Fact check: Did Labor win the popular vote?

Fact check: Did Labor win the popular vote?

I’ve seen a few tweets circulating on Twitter implying that Labor won more votes than the Liberals.

Before this fake news becomes embedded as fact, it should be called out as untrue.

In every state but Queensland, the Liberals are known as the Liberal Party. But in Queensland, they are known as the Liberal National Party (because the Liberals and Nationals merged into one party in that state).

The LNP is actually the Queensland Division of the Liberal Party – this is spelled out in the LNP constitution. Some LNP MPs choose to sit with the Nationals in Canberra, but they are elected as LNP not Nationals.

This means you must combine the Liberal and LNP vote to get the actual number of Liberal votes.

According to the latest numbers (at the time of writing, see table below), this is around 4.76 million first preference votes, compared with 4.34 million for Labor.

I’m not sure what this Labor versus Liberal contrast is meant to signify, given the Liberals are in coalition with the Nationals and CLP. In total, at this point in time, the Coalition has 5.41 million primary votes.

The most interesting point about this is that the Coalition managed to win more votes (and yes, more preferences) where it needed them – in marginal seats – giving it 78 seats.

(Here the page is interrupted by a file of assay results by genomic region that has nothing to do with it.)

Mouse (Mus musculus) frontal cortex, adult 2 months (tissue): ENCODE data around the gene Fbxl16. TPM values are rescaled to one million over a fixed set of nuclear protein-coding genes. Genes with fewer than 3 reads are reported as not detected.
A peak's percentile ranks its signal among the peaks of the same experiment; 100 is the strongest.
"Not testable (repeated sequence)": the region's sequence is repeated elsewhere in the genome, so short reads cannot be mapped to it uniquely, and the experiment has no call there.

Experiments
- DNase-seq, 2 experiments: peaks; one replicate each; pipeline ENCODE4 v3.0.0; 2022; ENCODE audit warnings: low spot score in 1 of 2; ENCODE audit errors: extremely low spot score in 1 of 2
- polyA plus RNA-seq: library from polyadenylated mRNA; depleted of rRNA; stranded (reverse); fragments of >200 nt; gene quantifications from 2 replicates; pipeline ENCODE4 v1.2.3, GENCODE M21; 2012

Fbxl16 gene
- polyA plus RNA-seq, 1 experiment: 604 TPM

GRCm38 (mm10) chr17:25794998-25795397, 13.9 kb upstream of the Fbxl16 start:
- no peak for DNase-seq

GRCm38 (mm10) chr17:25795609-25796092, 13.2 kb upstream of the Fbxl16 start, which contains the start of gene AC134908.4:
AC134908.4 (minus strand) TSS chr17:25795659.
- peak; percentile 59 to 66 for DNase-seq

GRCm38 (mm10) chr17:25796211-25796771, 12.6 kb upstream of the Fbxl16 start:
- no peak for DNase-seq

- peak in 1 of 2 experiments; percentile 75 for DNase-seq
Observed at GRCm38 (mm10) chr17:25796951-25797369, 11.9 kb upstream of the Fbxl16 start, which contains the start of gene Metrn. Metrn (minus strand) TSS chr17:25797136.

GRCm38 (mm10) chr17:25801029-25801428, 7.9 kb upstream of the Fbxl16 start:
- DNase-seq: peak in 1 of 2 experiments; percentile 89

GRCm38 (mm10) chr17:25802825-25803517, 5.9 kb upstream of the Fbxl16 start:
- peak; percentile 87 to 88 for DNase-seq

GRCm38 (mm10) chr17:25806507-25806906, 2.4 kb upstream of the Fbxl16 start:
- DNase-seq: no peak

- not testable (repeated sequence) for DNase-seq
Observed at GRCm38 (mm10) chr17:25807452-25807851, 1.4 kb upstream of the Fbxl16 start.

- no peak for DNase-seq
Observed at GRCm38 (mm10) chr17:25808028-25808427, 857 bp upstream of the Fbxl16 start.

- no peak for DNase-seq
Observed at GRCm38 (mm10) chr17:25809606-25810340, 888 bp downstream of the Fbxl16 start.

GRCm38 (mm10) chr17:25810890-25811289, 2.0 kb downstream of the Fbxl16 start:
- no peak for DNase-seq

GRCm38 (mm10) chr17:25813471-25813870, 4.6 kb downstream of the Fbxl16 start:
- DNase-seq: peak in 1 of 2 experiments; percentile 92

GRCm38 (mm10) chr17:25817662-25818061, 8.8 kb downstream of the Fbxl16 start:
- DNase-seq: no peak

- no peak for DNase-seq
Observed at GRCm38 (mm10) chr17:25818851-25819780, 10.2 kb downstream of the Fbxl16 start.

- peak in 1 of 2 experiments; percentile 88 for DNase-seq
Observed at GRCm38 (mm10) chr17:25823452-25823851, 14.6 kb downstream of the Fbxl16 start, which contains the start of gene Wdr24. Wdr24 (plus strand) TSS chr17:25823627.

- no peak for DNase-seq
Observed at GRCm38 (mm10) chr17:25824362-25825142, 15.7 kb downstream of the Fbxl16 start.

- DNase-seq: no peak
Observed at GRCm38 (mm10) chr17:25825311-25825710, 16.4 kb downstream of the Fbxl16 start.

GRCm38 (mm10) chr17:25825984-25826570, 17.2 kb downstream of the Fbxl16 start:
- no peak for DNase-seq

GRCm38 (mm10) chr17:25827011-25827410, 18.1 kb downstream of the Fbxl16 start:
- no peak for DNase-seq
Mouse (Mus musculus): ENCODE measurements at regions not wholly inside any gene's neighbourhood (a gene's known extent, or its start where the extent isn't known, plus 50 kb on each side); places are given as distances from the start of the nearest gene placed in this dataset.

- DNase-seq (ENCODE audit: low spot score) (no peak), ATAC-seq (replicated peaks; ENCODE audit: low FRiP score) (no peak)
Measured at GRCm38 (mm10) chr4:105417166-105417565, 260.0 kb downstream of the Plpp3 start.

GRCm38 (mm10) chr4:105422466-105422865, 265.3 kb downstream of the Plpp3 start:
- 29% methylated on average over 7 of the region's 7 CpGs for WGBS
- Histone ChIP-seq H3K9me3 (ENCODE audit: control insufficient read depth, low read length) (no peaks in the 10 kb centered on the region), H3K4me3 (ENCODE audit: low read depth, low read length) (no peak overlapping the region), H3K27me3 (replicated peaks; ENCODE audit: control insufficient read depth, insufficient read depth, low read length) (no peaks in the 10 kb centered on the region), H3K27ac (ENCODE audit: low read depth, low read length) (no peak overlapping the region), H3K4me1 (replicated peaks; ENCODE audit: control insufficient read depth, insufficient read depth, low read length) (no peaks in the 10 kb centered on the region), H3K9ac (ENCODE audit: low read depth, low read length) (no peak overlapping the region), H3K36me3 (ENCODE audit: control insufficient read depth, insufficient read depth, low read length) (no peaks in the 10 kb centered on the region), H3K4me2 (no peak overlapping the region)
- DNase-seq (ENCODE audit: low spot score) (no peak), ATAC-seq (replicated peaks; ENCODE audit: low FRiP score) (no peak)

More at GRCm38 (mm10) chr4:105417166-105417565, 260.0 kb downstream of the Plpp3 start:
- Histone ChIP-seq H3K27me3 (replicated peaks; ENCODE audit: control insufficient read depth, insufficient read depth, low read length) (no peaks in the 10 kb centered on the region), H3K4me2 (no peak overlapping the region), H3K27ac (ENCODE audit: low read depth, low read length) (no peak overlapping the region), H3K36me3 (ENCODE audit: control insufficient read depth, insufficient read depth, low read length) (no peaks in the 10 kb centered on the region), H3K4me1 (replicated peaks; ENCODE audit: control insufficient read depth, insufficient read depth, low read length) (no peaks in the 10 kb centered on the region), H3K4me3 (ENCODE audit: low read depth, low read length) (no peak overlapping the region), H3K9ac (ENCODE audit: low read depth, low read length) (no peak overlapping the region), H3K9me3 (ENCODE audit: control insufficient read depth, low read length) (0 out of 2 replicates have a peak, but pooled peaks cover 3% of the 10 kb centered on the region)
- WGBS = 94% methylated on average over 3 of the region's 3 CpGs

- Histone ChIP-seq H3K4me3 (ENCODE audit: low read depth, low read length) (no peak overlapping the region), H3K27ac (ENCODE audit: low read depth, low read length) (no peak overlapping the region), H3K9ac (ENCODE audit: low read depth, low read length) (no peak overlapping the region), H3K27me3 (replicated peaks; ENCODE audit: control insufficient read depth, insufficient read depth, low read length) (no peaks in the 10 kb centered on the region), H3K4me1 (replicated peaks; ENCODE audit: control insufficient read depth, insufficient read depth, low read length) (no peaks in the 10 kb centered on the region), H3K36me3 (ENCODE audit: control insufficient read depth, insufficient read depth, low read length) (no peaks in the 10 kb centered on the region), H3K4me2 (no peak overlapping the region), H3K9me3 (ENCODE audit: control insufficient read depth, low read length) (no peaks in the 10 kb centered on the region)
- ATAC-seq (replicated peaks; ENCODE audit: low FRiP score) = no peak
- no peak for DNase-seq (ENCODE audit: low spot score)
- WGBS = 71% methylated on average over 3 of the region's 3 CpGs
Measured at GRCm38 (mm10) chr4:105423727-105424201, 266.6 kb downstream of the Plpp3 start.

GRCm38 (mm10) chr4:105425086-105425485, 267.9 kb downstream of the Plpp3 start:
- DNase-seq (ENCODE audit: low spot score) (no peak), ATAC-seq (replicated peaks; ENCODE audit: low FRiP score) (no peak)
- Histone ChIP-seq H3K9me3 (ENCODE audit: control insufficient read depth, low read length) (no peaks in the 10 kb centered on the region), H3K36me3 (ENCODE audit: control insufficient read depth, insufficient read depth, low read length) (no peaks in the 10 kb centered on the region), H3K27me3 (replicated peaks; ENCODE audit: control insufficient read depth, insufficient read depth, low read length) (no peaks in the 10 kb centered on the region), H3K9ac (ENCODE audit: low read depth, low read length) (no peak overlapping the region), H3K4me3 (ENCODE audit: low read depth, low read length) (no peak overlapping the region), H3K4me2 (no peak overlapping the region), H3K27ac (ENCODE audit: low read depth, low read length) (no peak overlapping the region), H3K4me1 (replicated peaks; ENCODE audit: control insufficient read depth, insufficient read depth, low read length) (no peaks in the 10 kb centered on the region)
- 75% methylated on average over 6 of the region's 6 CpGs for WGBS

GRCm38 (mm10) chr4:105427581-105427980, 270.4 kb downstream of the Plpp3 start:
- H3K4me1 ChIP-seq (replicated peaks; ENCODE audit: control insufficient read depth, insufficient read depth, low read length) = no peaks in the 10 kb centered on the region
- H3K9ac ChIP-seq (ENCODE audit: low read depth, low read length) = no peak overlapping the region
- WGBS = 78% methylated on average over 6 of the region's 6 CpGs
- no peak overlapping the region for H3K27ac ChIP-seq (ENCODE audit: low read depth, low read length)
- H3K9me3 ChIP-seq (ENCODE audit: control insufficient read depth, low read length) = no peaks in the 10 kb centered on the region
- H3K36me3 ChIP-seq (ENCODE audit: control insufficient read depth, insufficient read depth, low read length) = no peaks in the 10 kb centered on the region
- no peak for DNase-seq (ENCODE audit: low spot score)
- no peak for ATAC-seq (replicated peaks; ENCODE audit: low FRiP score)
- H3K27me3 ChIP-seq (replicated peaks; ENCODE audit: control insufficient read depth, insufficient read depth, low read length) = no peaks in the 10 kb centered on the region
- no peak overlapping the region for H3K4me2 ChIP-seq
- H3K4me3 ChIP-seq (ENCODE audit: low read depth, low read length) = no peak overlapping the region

Labor was less successful in doing so, even though it could rely on getting about 80% of the second preferences from the Greens’ 1.3 million votes.

So next time you see someone tweeting that Labor got more votes, send them here for a fact check.

 

Buddy can you spare a dollar?

Buddy can you spare a dollar?

This is just a quick post to drum up support for the AusVotes group blog that I’m running again for this federal election.

Those of you who’ve been following my personal blog for a long time would be familiar with similar group blogs that I ran in 2013 and 2016. The first one even won an award!

The AusVotes blogs have always been popular because they present a range of voices and discuss important policies as well as other elements of the election. All the writers volunteer their work and I do all the administration.

The reason for this post – other than to introduce you to the new blog – is to ask if you could throw a few dollars towards the fundraising campaign that I’m running to raise $450 to upgrade the WordPress platform that I’m using for the blog. The upgrade will allow me to give the writers more autonomy (upload images etc) and access to more functions. It will also remove all advertising from the blog.

So instead of buying that next takeaway coffee, could you spare us a dollar (or five) instead?

And don’t forget to visit AusVotes 2019. I have a feeling the blog will generate some very interesting – and valuable – discussions during the election campaign.